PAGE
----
Reviewed by: Madelaine Empson

The Secret Lives of Sixteen-Year-Old Girls follows Lulu (Lola Gonzalez Boddy) and her mother (Sarah Boddy, known simply as Mum) as they navigate the complexities of growing up, and raising a child, in the digital age. Lulu’s relationship with Mum is going through the wringer, while her friendship with her bestie Lucy (Emma Rattenbury) has been rocky since she got with Blue. It all comes to a head when the two girls go to a party, vodka cruisers in hand. 

It sounds like the recipe for a great comedy, and for the most part the play is. But underneath the LOLs and witty one-liners (many of which are delivered flawlessly by Gonzalez Boddy), tension and terror brews. Lucas Neal’s sleek production design eloquently expresses the way social media can dominate our lives. The four screens that loom over the stage are underutilised – I particularly wanted them to show the missed calls and messages from Mum when Lulu misses curfew, matching the hectic sound design (Isaac Rajan) that builds to a climax at this point.

A huge shift occurs after this that echoes how quickly and drastically a whole world can change. It’s confronting but there is so much support offered to the audience, and the actors, who have to portray horrific events, do so with respect and dignity.

I’m not a teenager, nor am I a mother. I was able to identify with both Lulu and Mum, cringing at them and with them in turn. Boddy has risen to the challenge of writing flawed but loveable characters that we can all relate to, no matter what life stage we’re in. To see a real-life mother-daughter duo onstage living this dynamic is a real pleasure. Exceptional in their own right, their chemistry is a given. Rattenbury slots right in, elevating the atmosphere with an easy grace and giddy charm.

The Secret Lives of Sixteen-Year-Old Girls makes me want to put my phone down and hug the people I love.

Rat King Landlord | Regional News

Rat King Landlord

Written by: Murdoch Stephens

Lawrence & Gibson

Reviewed by: Ollie Kavanagh Penno

Until recently, we were the unfortunate harbourers of a rat in our shed – a detail our professional property manager failed to mention before we moved into the flat just one week earlier. Set in a Wellington not dissimilar to ours, Murdoch Stephens’ first novel is about a housing crisis. It is also about your landlord, your rat, and the rat that is your landlord.

The disposition of Murdoch Stephens’ unnamed narrator strikes a subtle balance; too concerned with classism to be self-effacing – a sad fact in itself – yet wholly uninteresting enough to allow the author’s satire to be the focal point of the book. Like many of us, the narrator feels like the kind of young man that listens to podcasts about Das Kapital without ever having read its opening paragraph.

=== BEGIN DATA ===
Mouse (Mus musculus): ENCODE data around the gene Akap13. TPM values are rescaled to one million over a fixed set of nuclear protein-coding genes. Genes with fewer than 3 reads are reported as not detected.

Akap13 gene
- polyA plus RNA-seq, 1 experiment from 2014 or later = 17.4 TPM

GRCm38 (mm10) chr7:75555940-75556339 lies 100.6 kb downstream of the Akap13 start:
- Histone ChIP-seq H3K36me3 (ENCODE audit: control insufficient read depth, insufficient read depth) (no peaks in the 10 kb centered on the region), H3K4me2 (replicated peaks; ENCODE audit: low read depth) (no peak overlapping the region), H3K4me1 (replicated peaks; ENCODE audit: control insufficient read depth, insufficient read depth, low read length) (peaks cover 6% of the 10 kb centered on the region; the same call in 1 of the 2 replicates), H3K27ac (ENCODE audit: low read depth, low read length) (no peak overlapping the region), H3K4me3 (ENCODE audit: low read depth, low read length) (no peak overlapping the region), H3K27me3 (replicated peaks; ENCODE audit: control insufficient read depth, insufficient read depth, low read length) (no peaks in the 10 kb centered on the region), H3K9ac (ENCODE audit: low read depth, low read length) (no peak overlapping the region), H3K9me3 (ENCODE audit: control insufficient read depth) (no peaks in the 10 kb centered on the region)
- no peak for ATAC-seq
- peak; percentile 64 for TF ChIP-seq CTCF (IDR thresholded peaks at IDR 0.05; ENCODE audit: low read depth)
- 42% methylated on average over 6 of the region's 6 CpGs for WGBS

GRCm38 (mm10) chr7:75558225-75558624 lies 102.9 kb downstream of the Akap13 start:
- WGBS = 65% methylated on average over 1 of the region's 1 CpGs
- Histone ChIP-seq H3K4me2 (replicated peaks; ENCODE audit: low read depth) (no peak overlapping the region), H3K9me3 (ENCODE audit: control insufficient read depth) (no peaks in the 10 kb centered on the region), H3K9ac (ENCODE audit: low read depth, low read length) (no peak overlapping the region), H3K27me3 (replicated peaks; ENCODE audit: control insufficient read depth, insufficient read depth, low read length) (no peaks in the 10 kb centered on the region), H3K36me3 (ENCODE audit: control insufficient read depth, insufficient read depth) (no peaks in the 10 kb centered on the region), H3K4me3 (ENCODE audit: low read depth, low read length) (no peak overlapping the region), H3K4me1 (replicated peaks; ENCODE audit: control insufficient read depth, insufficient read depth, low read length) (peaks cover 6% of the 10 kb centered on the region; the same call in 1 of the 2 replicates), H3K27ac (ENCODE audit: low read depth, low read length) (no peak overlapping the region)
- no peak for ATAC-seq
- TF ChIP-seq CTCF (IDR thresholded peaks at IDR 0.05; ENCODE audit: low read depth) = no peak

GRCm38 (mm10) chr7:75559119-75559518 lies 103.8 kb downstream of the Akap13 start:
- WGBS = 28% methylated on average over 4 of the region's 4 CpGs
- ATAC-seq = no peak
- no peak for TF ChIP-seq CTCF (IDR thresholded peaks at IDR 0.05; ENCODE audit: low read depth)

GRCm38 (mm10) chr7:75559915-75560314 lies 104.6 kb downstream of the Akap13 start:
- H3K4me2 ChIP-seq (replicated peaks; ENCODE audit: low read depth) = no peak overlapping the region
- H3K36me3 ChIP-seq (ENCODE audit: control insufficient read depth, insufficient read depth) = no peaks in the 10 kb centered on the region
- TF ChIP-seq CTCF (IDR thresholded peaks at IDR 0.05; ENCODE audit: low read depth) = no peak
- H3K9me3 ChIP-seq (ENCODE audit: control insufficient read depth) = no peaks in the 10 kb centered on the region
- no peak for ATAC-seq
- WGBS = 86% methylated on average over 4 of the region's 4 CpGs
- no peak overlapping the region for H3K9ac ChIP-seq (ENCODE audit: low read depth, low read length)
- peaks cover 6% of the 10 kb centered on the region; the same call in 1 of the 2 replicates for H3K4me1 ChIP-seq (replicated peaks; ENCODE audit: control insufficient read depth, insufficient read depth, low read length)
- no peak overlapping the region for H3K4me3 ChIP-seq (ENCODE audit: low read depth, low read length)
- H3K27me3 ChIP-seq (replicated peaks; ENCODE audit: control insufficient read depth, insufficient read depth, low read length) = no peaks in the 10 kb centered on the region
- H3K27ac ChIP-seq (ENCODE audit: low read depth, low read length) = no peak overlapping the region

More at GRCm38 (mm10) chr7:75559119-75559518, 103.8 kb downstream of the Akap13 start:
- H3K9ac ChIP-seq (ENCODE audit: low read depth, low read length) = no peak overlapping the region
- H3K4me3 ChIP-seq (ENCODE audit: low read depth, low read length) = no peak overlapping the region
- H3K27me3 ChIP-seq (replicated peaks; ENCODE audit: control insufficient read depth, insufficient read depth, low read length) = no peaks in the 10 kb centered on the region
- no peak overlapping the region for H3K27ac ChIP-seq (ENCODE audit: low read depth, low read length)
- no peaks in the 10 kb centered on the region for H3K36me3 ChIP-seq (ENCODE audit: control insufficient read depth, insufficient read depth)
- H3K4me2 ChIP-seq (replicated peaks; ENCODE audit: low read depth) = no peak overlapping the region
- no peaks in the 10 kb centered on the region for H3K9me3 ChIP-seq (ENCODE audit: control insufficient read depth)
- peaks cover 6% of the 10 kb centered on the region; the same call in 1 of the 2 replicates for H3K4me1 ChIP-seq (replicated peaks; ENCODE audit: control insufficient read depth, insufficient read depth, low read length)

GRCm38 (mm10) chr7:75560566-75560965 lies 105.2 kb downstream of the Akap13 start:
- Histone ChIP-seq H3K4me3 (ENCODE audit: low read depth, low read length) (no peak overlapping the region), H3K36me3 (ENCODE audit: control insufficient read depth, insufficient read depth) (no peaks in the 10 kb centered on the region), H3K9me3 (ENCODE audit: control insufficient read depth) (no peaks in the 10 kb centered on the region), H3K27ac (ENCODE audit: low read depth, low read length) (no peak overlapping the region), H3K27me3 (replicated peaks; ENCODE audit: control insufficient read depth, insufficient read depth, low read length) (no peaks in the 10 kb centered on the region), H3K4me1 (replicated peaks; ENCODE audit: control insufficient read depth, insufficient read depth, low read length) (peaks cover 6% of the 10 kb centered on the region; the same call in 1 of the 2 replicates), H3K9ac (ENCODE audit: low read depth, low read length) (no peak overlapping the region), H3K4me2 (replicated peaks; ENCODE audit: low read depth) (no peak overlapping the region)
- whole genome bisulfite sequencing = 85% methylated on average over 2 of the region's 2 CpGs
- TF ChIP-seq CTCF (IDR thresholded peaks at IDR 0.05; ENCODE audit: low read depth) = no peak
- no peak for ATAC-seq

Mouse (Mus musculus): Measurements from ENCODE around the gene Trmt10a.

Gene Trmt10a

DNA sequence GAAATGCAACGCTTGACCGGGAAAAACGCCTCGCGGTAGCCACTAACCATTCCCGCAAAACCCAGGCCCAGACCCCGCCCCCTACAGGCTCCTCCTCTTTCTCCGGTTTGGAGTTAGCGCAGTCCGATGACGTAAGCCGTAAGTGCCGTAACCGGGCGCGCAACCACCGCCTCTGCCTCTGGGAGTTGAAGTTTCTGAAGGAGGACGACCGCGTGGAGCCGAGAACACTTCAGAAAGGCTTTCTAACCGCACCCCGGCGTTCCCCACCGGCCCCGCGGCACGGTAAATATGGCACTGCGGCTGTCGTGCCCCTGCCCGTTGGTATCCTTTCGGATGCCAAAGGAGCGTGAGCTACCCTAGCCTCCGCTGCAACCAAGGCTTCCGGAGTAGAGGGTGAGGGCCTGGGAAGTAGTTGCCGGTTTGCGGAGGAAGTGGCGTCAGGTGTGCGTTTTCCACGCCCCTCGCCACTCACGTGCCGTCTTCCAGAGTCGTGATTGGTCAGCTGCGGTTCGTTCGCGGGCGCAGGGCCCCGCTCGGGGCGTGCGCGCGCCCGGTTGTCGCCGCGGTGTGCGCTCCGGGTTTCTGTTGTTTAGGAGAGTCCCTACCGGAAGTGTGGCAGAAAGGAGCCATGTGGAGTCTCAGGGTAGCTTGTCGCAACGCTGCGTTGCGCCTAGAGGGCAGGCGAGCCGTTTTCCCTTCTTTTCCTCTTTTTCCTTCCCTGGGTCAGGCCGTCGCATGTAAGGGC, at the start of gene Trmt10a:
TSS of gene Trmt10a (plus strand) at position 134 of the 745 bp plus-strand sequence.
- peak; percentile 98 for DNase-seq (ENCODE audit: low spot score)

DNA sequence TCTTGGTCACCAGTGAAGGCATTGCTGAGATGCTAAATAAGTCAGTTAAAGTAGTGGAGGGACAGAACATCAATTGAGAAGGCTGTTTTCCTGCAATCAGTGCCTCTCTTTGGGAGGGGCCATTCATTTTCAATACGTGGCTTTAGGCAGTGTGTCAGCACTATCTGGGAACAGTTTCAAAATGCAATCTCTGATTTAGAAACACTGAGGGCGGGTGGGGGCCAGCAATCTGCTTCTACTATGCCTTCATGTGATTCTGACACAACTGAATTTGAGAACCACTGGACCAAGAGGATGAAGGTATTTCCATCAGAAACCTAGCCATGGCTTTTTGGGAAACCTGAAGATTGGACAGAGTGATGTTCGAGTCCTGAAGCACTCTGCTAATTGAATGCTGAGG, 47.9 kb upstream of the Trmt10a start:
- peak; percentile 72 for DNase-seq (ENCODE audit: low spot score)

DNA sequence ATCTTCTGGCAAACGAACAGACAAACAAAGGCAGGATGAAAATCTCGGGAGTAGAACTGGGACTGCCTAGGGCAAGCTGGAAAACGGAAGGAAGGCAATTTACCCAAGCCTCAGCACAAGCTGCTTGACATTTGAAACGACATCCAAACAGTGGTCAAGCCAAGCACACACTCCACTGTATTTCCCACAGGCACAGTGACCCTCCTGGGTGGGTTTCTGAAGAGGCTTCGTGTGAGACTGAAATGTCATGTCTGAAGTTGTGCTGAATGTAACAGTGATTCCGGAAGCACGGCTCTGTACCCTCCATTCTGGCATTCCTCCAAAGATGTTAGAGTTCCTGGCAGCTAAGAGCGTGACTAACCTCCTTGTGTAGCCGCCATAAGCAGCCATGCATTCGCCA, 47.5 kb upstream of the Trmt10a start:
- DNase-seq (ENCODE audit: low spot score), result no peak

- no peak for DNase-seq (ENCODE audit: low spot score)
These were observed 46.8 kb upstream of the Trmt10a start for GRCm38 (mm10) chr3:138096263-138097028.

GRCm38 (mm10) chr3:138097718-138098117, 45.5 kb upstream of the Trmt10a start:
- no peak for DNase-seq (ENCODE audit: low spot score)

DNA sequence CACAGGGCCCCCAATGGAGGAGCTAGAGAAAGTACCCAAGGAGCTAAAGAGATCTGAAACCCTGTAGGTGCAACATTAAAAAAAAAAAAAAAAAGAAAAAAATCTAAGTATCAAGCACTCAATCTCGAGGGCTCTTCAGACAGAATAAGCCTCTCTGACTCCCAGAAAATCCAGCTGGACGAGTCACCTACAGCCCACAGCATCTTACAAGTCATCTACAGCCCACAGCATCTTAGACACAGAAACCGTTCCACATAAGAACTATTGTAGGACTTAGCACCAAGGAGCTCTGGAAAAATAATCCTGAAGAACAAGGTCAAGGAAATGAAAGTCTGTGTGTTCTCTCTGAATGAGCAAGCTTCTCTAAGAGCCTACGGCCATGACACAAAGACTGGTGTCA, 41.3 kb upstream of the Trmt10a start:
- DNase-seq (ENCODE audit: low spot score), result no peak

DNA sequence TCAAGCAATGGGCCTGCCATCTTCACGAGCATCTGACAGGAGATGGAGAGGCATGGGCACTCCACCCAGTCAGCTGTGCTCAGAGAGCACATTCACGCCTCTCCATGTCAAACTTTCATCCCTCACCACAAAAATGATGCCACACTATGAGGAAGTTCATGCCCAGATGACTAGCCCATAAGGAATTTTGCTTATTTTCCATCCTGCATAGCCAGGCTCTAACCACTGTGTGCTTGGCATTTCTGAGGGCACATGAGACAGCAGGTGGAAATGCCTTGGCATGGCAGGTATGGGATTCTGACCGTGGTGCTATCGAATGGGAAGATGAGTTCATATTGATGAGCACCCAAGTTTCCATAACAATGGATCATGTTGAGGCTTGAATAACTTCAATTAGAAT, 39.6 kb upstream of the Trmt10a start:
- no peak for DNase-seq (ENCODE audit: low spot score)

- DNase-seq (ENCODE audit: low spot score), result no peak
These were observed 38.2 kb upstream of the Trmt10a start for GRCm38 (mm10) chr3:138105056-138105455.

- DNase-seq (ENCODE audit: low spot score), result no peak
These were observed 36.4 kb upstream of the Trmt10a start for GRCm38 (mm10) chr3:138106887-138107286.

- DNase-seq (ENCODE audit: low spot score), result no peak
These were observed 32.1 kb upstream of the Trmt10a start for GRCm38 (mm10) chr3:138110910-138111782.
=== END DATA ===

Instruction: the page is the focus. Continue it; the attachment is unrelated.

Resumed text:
“Landlords I can understand, bastards that they are. Bricks and mortar seem a safe investment. But people who manage houses professionally without owning them? How could I feel anything but disdain for professional enforcers of our new feudal class? Nah, bro, back into the sea with them.”

This novel is about class and gender as targets; it’s about how land ownership and the enforcement of property laws is responsible for substandard housing and the ensuing revolution; it’s about how an individual’s revolutionary ideals can be quelled by comfortability within the very strictures they detest.

“The mobs became organised and the city came to know itself as existing under a state of siege. Armed groups marauder through neighbourhoods painting different coloured crosses on different houses: renters, owner-occupiers or landlords. The first people caught painting over their designation had their kneecaps shattered with a blast of a shotgun. A splash of red paint indicated a landlord. Blue meant owner occupier. Yellow meant renter. And on top of it all, a lurid daub of black meant rat infested. Our house had one of these daubings.”

This is a marvellous debut, one that is simultaneously surreal and all too real.

A Private Cathedral | Regional News

A Private Cathedral

Written by: James Lee Burke

Simon & Schuster

Reviewed by: Colin Morris

It seems that I always finish a James Lee Burke book in bed in the wee small hours, unable to let that last chapter go unread. When finished, I feel grubby. Yes, grubby will do. But, at that time of the morning I’m not getting up for a shower. Alas, once again I’ve let Burke’s characters get under my skin. There is the dark alluvial soil of the Deep South under my fingernails, the New Orleans night means it’s too hot to sleep, yet the eyelids droop with fatigue, the mind races with the horrors of what men can do. I’m sure it’s not unlike what Burke’s hero Dave Robicheaux feels. This alcoholic sees the evil of what the men can do in his hometown of the Big Sleazy and, in the ever-present storms that lie just off the gulf are the manifestations and portents of what darkness is to come.